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September 20, 2016

5 Tips for International Fundraising Success

5 Tips for International Fundraising Success


While many principles of philanthropy hold true no matter where in the world you are, there are unique challenges that cause international fundraising to require a skillset all its own. In interviews with development professionals experienced in international fundraising, we identified several key strategies for success in this growing field.


  1. Know How to Find Your Global Alumni
    Many universities have alumni all over the world—but they can be notoriously difficult to find. One development professional explains:

    Most non-Western countries don’t have quite as much transparency as we do, so finding addresses can be difficult. Email tends to be the new mode that is most reliable for us. But, of course, we all know that students—[especially those] under 25—are relying less on email and more on other social media. So we’re trying to make sure that we have a pretty robust presence.

    We recently had an event in Taipei where we thought we had about three dozen addressable alumni. We sent out notifications for a reception, and 65 showed up! So we had a whole bunch of people who were there that we didn’t even know, but through social media, learned of the reception and wanted to come have contact with their alma mater.

  2. Translate More Than Language
    It is common to need a translator in international fundraising. But if the translator is unfamiliar with the culture, the organization, and philanthropy in general, then certain words can convey unintended messages, making relationship building difficult. Consider the strategy this university implements:

    There are many ways in which messages can get misinterpreted when the language is common. When languages are different, it’s exponentially more difficult. And when the cultural norms are different, that makes it even more complicated.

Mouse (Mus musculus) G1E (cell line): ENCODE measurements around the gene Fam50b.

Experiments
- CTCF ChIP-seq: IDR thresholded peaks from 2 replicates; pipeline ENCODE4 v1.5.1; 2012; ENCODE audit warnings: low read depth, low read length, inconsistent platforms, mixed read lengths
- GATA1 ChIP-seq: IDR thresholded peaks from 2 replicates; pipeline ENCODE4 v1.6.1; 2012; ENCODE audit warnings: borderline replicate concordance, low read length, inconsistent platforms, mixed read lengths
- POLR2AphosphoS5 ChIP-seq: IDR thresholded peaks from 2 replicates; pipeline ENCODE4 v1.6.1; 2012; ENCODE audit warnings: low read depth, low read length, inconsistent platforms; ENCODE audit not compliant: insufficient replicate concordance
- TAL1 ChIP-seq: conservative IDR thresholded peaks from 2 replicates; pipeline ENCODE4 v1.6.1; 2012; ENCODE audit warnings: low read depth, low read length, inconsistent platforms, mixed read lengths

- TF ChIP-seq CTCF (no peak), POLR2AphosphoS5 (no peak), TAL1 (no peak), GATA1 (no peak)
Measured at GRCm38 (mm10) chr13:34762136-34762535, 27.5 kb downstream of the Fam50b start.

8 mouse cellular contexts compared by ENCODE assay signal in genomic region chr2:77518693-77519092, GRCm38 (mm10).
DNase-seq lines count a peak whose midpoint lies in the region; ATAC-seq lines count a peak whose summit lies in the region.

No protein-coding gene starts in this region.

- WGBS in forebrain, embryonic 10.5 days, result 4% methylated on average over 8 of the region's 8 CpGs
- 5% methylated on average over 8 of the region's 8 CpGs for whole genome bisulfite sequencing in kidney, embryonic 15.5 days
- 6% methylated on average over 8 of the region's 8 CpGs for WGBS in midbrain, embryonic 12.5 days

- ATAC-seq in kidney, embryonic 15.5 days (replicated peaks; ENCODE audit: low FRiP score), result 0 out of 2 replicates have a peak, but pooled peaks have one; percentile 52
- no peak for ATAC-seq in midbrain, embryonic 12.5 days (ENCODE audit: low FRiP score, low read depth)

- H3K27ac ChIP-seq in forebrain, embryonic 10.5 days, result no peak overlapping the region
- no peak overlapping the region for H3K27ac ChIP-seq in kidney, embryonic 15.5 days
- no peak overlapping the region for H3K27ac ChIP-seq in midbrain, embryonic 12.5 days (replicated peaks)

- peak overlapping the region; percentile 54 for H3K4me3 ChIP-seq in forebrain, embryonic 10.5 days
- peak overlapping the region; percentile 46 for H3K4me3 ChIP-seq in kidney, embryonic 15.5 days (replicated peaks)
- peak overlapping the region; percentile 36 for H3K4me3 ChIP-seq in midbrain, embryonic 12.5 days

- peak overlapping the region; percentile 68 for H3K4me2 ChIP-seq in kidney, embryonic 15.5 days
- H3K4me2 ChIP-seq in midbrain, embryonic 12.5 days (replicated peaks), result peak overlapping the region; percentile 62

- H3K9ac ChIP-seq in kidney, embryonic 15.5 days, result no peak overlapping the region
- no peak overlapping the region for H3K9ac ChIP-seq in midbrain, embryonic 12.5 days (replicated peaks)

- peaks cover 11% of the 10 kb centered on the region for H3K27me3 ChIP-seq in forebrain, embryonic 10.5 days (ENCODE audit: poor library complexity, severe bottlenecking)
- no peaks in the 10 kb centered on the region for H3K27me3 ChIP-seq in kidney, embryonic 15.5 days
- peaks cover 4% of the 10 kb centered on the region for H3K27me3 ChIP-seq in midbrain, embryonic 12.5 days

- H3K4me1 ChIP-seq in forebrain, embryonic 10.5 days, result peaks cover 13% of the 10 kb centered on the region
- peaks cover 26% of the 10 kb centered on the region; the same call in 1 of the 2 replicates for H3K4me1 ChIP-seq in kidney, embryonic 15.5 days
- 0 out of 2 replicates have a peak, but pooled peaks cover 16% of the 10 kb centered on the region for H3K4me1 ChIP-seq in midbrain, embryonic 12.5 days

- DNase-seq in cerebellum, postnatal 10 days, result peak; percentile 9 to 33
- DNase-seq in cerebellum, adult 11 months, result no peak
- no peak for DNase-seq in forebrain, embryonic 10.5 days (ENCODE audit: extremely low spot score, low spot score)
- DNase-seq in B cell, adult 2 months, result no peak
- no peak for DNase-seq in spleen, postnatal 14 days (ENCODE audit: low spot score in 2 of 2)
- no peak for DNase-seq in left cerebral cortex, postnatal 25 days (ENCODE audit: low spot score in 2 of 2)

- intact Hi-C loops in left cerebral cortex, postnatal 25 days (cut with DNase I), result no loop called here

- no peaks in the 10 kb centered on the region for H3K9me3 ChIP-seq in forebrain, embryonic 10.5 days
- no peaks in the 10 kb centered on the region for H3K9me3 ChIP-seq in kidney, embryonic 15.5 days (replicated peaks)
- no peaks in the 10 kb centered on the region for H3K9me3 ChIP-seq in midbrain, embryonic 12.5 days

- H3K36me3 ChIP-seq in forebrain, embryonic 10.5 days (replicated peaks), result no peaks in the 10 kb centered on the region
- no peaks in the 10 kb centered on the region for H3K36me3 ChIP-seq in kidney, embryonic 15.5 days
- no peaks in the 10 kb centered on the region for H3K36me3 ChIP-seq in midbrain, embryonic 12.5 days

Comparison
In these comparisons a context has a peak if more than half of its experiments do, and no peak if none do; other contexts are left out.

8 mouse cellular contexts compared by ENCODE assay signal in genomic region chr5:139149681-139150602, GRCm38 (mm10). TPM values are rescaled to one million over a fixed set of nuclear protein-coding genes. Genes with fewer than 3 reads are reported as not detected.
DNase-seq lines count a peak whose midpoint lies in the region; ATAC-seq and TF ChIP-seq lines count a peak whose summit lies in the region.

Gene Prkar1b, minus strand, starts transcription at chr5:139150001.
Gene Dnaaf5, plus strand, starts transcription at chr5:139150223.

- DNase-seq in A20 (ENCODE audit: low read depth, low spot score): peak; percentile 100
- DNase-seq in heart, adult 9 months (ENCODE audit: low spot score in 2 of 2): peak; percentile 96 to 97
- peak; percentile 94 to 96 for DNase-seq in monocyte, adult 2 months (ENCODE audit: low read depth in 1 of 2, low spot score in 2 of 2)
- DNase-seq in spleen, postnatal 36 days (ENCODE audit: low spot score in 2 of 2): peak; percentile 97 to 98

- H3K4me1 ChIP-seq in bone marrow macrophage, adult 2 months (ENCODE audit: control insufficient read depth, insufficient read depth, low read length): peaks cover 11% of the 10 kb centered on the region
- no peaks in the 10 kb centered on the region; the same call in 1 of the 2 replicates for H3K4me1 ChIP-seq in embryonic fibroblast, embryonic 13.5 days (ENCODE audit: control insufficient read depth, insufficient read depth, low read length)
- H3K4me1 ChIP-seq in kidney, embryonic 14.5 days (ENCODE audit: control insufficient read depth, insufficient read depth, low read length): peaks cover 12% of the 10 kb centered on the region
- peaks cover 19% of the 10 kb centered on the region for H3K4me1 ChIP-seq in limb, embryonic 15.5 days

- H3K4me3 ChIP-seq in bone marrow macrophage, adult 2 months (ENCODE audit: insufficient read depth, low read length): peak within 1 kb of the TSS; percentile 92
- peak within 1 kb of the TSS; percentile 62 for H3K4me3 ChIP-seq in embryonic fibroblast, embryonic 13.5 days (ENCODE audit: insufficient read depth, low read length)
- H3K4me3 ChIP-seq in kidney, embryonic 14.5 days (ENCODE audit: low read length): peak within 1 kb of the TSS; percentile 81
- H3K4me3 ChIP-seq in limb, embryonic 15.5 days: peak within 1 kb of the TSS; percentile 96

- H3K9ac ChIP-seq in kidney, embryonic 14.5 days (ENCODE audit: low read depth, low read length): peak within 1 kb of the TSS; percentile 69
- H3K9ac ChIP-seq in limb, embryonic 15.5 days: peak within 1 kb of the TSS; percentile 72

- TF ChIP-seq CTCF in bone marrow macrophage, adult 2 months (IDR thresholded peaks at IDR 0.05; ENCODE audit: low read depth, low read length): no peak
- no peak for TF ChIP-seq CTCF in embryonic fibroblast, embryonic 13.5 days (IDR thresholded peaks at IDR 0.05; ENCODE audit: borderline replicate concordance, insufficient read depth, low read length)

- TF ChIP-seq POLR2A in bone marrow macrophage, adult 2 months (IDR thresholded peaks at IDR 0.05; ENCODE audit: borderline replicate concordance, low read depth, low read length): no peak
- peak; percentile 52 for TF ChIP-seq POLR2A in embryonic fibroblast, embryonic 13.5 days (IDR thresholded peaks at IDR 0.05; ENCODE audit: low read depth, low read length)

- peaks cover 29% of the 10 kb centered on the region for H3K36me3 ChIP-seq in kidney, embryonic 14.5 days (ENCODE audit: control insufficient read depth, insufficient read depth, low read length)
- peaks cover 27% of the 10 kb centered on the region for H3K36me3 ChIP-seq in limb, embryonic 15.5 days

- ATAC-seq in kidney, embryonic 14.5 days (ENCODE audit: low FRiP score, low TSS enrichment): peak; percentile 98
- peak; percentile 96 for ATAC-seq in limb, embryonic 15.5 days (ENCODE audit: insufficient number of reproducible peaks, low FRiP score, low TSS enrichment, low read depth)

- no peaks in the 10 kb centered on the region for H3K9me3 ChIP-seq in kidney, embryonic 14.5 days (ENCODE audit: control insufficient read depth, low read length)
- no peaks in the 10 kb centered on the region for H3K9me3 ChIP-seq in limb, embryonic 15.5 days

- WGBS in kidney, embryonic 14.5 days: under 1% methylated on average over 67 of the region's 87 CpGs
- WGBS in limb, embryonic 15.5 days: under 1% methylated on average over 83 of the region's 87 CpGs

We work very hard to make sure that the people who are doing the translating are not simply translators, but they’re actually people on our team who understand the nuances and the culture, but also can speak to the values of the institution. They’re not mechanically translating words from English to Chinese and back. But they’re actually helping to build a sense of trust and relationship with the donor.

  3. Utilize Resources to Prepare
    Countless resources are available in print and online to help prepare for smooth intercultural interactions. But your institution may have even more resources that might not immediately come to mind. This development professional explains:

    One of our great strengths at my university is diversity. It is a diversity of national origin. It is also diversity of gender and ethnicity and other kinds of things that I think really make a difference in terms of our ability to tap into internal capacity. We have people on our campus who were born and raised in Korea. So when we have questions about what kinds of gifts to take, how many to take, and who gets what kinds of gifts, we have someone on our team who really understands why it’s important to give one person one gift and another person another gift.